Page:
The next jump is to create, like the USA and the EU, a constitution, which forms the body of fundamental principles or established precedents according to which a state or other organisation is acknowledged to be governed. This forms a basis for decision making to avoid the endless revisiting of the arguments until something new appears (amendments). However, do you remain loyal and focus on the interruption of the constitutions as intended (belief) or as relevant today? Given we have experienced a fundamental shift towards new values over time, and therefore a shifting of compromises on the peak paradox model, holding on to the original interruption appears less appropriate as it holds to the old values.
It is evident that humans have found ways to, constitutionally, remain in the ineffective middle of the Peak Paradox model and being able to make good decisions, which brings in the importance of governance. However, we don’t appear to have found a way to move or migrate from our existing peak purpose towards different peaks as our values change. Our history of struggling with power, agency and influence can become a millstone rather than a lesson. As values and principles change, we need to be able to reflect our learning into better governance, not the same governance. Finding a new north star appears difficult as the incentives of leadership are biased to the short term and not intergenerational. The UK (England, Scotland, Wales and Northern Ireland) is following the same lost journey as we have lost our core cause (reason to exist) and values that bind a togetherness and end up cycling through the centralised vs decentralised. War, battles, sovereignty, kingship, authentic leadership can be put into a perspective of forcing a change, however rarely for the good of all citizens.
However, we don’t appear to have found a way to move or migrate from our existing peak purpose towards different peaks as our values change.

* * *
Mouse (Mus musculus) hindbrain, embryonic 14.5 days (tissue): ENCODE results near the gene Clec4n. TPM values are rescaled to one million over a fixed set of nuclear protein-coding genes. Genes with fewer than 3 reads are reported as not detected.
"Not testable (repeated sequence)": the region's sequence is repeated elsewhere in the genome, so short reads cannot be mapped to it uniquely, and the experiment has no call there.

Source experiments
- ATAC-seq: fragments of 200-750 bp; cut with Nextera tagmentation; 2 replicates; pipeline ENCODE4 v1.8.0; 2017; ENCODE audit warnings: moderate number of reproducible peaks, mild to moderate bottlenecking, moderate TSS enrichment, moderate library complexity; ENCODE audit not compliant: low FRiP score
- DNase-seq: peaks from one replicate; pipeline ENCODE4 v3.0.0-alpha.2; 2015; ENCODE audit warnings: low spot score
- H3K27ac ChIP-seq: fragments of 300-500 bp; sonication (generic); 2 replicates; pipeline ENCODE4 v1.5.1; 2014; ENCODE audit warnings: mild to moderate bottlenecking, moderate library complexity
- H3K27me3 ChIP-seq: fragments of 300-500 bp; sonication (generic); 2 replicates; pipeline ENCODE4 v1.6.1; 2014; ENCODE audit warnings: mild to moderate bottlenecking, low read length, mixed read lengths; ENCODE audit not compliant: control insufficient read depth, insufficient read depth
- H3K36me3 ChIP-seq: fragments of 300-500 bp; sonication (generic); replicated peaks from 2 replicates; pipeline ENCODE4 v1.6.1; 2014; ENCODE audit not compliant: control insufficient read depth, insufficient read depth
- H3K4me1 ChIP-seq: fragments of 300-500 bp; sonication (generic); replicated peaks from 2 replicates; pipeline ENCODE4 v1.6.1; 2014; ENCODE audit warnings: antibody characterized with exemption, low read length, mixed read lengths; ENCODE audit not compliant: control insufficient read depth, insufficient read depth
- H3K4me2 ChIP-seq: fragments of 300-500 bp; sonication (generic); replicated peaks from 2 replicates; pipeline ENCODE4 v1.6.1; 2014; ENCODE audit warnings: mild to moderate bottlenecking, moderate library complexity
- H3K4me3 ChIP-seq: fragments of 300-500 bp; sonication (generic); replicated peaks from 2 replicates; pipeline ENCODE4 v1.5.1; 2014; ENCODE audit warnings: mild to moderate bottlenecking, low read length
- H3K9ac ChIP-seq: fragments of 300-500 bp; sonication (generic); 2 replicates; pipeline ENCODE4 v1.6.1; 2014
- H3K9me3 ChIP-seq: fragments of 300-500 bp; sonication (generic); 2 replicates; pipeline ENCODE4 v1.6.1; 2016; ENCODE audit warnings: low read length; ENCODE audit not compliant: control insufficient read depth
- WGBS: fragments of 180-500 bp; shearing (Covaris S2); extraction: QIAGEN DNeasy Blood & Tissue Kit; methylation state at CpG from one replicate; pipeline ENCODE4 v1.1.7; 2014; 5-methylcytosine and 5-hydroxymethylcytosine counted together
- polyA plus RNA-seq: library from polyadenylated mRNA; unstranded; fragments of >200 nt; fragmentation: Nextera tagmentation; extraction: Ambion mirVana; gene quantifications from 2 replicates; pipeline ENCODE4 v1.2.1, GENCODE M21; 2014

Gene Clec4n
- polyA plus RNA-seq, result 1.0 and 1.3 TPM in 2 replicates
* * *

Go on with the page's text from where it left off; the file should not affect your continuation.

When we have 27 parties, it is easy to comprehend that the peak paradox’s compromise creates terrible outcomes. Suppose the parties act as one with a constitution. In that case, it becomes how to agree to update the original’s thinking to reflect the new values and principles, where different players are themselves at different camps on the journey. The 6% rule. If 6% of a country in a voting democracy follow a cause, it will swing an election. Therefore politicians want to include those groups to vote for them before the 6% threshold and nullify their voice, essentially through the provision of promises, budget or protection. The 6% tend to focus on a more extreme version of a Peak, forcing a change, but from which no change occurs. Have we become stuck with a regulatory and governance model that is unable to adapt?
Have we become stuck with a regulatory and governance model that is unable to adapt?
In business, how many parties becomes two many in a negotiation and how many is too few? How do we act as one accord and what values unify us? How do we update our values and principles to reflect the new? Should we try and bring everyone with us or start with the pioneers? Is there a lesson here for multinational companies and organisations about culture? Corporate Governance has become too focused on compliance, forgetting its critical role in forging the new values and future.